Dacia says that it’s going to keep being a budget car brand and resist calls to fit more expensive and sophisticated active safety kit. Fine. The firm was criticised when the Dacia Sandero was given only two stars in Euro NCAP’s safety test because it doesn’t come with a more advanced emergency braking (AEB) system.

Adding cameras to its forward-facing radar would enhance its AEB for a higher mark – but these aren’t mandatory. Dacia was thus accused of putting money before safety. To which the answer is: well, of course it is. The Sandero is the cheapest new car on sale, and adding safety kit that isn’t mandated would be expensive.

The cost of such equipment is one of the reasons why the Peugeot 2008 was given a ‘dual’ Euro NCAP rating: four stars with its standard AEB, which you get on the base model, and five stars with an uprated system (in the UK, standard on non-base cars).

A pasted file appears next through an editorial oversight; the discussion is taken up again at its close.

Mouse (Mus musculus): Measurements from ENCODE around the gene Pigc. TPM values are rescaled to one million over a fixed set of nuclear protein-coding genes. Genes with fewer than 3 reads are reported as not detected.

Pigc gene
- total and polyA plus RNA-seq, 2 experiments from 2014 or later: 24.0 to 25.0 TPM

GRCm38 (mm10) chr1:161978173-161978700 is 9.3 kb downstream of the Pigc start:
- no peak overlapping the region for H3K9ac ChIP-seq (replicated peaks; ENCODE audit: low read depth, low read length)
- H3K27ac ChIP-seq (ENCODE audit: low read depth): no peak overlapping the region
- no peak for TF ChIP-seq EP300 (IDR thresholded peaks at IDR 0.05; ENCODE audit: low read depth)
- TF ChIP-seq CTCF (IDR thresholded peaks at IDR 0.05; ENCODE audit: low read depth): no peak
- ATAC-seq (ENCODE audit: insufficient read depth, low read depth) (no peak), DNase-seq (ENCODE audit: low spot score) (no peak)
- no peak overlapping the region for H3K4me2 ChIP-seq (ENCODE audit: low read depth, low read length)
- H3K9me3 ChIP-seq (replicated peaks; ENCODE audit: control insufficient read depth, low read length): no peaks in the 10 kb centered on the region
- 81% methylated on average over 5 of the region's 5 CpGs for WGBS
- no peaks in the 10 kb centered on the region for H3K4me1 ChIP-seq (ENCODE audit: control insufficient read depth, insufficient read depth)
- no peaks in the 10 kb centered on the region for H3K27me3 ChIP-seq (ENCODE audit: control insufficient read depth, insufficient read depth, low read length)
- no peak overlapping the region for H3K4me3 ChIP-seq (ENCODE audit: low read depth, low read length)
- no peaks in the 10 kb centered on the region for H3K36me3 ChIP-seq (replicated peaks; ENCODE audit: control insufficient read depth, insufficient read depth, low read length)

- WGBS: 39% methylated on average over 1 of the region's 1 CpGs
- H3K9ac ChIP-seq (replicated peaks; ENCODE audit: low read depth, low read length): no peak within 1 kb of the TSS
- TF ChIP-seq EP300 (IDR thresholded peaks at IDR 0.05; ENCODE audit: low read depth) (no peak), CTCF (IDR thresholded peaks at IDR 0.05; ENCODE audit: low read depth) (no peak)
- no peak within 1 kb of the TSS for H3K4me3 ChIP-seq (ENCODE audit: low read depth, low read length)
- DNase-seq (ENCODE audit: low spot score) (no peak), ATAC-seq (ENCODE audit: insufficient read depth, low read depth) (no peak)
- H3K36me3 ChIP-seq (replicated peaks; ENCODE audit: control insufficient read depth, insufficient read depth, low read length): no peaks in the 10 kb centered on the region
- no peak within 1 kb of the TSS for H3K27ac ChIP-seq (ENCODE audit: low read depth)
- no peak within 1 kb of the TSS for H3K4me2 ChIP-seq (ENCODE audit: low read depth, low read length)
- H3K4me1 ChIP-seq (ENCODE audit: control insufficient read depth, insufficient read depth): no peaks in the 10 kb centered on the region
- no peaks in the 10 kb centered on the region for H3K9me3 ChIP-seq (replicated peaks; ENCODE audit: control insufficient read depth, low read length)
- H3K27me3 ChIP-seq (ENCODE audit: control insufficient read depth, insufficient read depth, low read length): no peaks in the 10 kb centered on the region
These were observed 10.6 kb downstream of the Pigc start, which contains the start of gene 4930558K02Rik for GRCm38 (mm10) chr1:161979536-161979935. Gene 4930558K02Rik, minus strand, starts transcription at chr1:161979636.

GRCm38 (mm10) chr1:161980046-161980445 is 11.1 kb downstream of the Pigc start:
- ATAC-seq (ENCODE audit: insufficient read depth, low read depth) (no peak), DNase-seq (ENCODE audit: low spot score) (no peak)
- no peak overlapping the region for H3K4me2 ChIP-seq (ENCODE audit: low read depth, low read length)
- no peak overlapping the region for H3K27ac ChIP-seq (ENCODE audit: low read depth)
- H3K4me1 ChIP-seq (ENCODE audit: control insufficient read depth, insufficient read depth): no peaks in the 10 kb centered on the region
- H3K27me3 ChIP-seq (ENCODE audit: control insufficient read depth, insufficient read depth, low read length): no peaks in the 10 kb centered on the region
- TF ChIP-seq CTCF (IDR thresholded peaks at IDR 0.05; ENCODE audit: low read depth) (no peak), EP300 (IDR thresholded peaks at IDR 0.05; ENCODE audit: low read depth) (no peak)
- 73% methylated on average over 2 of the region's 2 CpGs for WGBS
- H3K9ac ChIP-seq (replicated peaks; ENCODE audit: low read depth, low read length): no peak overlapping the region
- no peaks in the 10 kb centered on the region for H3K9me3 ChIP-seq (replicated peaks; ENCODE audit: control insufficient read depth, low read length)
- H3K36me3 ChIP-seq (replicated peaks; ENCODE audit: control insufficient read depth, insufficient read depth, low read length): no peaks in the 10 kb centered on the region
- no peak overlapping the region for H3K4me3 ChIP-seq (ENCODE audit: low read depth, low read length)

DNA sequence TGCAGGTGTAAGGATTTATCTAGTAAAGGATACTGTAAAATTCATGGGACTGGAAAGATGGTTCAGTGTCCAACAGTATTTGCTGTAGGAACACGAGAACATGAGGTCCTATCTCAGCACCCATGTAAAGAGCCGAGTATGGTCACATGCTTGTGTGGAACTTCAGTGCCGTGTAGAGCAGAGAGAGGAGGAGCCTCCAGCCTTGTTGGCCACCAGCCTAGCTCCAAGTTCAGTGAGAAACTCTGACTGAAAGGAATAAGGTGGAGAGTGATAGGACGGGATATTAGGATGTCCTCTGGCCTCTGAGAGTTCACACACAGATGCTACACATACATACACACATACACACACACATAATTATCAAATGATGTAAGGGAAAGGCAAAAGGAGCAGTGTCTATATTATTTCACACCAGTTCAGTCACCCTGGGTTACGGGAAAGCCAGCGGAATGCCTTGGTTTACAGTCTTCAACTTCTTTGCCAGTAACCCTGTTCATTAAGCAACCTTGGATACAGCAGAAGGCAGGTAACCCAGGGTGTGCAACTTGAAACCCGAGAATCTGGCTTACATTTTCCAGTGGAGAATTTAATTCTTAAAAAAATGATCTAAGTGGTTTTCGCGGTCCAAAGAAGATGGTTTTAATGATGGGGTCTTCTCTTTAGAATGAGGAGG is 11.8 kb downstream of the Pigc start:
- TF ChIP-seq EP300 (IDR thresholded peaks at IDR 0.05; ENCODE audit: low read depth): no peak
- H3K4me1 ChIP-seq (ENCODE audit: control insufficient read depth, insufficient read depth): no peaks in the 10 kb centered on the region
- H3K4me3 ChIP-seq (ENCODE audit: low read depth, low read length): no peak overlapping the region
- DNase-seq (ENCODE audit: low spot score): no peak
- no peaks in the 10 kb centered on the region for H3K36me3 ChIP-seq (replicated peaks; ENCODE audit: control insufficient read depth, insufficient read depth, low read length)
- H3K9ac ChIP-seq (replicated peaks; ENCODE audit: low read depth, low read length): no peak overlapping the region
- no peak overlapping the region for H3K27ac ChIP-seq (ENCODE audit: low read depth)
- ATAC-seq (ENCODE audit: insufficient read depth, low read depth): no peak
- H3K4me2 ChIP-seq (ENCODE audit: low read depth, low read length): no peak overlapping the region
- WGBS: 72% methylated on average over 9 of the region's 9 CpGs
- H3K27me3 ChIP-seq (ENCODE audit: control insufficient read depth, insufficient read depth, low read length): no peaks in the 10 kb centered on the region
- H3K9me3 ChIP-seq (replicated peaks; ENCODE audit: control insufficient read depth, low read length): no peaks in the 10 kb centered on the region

It’s impossible to argue that cars should be more dangerous. Too many people die on the road. But you can’t mandate a bunch of safety kit and then have a pop at the cheapest car on sale when it comes fitted with only that. What more do you expect?

The Sandero meets all legislation and looks after its occupants pretty well in a crash. Plus, it looks after other road users a darned sight better than the old cars that people will swap out of only because the one new car they can afford is a Dacia.

Dacia’s boss said its customers know what they want, and when the Sandero is the best-selling car in Europe, evidently he has a point.

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Football's foul emissions

The fans of Tottenham Hotspur and Chelsea are being encouraged to walk, cycle or take public transport to the two London clubs’ match on 19 September instead of driving, as the Premier League attempts to host elite football’s first carbon-neutral match.